1980). Hence, the possible reason why the popular term juice is used by some to
designate electrical current. In young adolescents, the light in a bulb is frequently
International Journal of Science Education ISSN 09500693 print/ISSN 14645289 online #2002 Taylor & Francis Ltd
http://www.tandf.co.uk/journals
DOI: 10.1080/09500690110066520
INT. J. SCI. EDUC., 2002, VOL. 24, NO. 6, 551564
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considered as the result of the clashing between the positive current coming from
the positive side of the battery, and the negative current coming from the negative
side (Osborne 1983).
For young adolescents and even for some college students, an electric circuit
does not need to be closed to be operative. In addition, evident short-circuits in an
electrical circuit are not easily detected (Johsua 1984).
Misconceptions among students: the localist approach
Previous research has shown that when reasoning about an electrical circuit, many
students are unwilling to consider it as a whole where elements are totally inter-
dependent. Students usually approach electrical circuits in a localist way and in a
sequentialist way (Cohen et al. 1983, Closset 1984). The localist approach is char-
acterized by the fact that each part of the circuit tends to be treated separately. In
the circuit given in figure 1, the battery, the left segment with its ammeter, the
resistance and its associated voltmeter, are considered as separate elements. The
sequentialist approach is characterized by the fact that some parts of the circuit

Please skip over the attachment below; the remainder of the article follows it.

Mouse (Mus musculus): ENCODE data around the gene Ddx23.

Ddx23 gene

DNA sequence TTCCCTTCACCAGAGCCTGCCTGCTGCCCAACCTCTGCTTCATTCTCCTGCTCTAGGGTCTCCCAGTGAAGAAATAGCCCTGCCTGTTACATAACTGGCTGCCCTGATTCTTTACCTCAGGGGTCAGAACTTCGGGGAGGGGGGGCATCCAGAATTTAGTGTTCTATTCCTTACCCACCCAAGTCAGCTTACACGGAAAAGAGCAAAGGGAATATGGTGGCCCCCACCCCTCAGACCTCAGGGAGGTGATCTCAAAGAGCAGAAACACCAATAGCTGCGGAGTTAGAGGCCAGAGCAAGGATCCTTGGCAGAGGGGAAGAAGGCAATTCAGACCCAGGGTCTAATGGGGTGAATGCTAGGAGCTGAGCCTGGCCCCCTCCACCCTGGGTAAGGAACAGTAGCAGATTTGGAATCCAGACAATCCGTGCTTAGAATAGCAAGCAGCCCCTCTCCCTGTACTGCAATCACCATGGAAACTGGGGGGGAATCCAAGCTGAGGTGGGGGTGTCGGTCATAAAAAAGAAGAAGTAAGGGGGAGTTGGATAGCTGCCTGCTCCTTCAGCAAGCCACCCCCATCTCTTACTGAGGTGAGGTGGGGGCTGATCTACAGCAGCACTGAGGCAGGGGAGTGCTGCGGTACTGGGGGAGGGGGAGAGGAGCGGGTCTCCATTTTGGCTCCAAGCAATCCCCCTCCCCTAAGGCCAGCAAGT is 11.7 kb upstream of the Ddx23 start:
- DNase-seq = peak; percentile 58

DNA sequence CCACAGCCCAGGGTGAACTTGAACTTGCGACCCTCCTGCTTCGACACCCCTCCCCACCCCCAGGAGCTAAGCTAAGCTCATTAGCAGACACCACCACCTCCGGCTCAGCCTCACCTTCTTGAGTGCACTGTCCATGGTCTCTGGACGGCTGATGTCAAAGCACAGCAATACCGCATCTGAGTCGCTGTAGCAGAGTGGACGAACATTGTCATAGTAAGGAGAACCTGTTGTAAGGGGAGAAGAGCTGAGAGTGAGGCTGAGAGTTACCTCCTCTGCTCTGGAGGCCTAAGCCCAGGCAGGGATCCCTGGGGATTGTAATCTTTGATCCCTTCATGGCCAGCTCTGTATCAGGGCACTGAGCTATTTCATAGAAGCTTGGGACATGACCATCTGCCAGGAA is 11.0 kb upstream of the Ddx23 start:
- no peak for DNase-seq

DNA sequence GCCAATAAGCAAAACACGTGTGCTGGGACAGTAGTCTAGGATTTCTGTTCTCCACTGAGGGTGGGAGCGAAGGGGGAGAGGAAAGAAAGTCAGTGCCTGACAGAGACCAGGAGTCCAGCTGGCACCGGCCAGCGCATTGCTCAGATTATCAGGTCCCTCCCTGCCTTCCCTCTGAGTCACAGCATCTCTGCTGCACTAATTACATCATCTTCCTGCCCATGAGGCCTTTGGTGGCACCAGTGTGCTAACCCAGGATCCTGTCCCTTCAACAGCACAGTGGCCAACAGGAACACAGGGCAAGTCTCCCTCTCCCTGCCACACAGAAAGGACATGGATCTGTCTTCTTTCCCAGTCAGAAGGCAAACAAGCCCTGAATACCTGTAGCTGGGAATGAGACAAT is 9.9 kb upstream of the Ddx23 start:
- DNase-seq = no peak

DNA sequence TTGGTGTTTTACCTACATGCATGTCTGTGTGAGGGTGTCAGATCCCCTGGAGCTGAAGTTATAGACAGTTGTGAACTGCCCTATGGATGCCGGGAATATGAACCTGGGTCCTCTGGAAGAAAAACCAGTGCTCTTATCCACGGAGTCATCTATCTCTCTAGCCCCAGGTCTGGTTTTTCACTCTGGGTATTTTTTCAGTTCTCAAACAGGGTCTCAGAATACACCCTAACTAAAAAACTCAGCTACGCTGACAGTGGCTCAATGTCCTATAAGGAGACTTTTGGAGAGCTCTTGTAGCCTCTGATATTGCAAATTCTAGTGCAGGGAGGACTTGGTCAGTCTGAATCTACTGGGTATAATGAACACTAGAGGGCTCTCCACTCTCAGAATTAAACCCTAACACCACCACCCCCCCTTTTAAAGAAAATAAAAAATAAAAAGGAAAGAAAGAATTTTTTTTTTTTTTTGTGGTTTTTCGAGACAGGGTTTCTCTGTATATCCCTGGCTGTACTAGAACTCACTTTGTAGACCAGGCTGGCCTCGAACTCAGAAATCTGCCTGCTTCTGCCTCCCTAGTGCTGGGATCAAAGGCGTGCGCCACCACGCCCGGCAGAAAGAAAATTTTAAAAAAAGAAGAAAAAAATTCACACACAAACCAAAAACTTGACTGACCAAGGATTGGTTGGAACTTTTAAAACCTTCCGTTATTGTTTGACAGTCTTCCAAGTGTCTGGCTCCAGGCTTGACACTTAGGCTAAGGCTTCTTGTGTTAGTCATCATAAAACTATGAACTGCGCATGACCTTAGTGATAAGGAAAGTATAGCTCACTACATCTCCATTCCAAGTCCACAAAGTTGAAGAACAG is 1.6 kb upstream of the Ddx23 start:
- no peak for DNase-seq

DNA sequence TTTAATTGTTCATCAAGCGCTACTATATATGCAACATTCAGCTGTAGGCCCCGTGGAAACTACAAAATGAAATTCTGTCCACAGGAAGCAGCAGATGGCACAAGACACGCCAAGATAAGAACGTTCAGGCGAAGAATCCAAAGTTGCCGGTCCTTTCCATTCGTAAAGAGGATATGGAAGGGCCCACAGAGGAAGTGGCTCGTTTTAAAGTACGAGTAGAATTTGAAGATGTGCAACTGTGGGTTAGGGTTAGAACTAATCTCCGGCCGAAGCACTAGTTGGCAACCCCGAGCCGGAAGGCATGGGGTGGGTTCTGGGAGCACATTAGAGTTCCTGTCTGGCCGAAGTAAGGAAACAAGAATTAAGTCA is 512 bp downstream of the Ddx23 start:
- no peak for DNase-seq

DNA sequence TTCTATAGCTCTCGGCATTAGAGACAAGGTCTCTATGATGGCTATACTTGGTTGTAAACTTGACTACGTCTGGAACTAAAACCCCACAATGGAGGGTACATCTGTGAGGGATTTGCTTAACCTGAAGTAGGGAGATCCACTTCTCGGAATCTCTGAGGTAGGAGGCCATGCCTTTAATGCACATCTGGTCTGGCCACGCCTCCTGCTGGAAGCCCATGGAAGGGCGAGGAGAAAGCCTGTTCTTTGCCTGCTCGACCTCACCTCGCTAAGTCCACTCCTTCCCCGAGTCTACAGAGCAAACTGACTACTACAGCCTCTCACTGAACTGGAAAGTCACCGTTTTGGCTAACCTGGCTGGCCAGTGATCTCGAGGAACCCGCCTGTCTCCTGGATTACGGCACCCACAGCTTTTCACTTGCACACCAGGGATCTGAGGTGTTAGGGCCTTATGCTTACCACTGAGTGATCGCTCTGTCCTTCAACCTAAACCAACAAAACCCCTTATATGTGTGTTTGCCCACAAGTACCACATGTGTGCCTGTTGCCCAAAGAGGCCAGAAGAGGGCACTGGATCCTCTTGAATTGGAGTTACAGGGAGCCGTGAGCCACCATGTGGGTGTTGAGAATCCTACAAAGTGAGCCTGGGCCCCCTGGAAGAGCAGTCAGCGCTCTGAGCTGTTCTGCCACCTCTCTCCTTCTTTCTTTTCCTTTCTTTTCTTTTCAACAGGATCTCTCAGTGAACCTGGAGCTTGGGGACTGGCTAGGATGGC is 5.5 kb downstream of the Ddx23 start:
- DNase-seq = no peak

tend to be considered before other parts. In the circuit given in figure 1, the left
segment with its ammeter portion of the circuit will be considered before (or after)
the resistance and its associated voltmeter portion, and the resistance and its as-
sociated voltmeter portion will, in turn, be considered before (or after) the right
segment. As a result, a phenomenon affecting one part of the circuit will be
reflected in the subsequent portions of the circuit without affecting the preceding
portions.
Misconceptions among students: confusing potential difference and
current
Previous research has also shown that the concept of potential difference is a
difficult one for pupils and students to master. The main reason for this difficulty
is that everyday experience with regards to potential difference is probably lacking
552 L. LIE

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Figure 1. Example of material presented to the participants.
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for most people (with the exception perhaps of those who travel frequently from
Europe to America and vice versa, and who are therefore familiar with voltage
adaptors).
From the physicists point of view (Psillos and Koumaras 1993), potential
difference refers to the inequality of charge between the battery terminals. This
inequality of charge results from chemical reactions inside the battery (the separa-
tion of positive and negative charges, and their accumulation on opposite sides).
Potential difference is at the origin of the electric current, that is, at the origin of
the motion of the free electrons in the conductor in order to replace the missing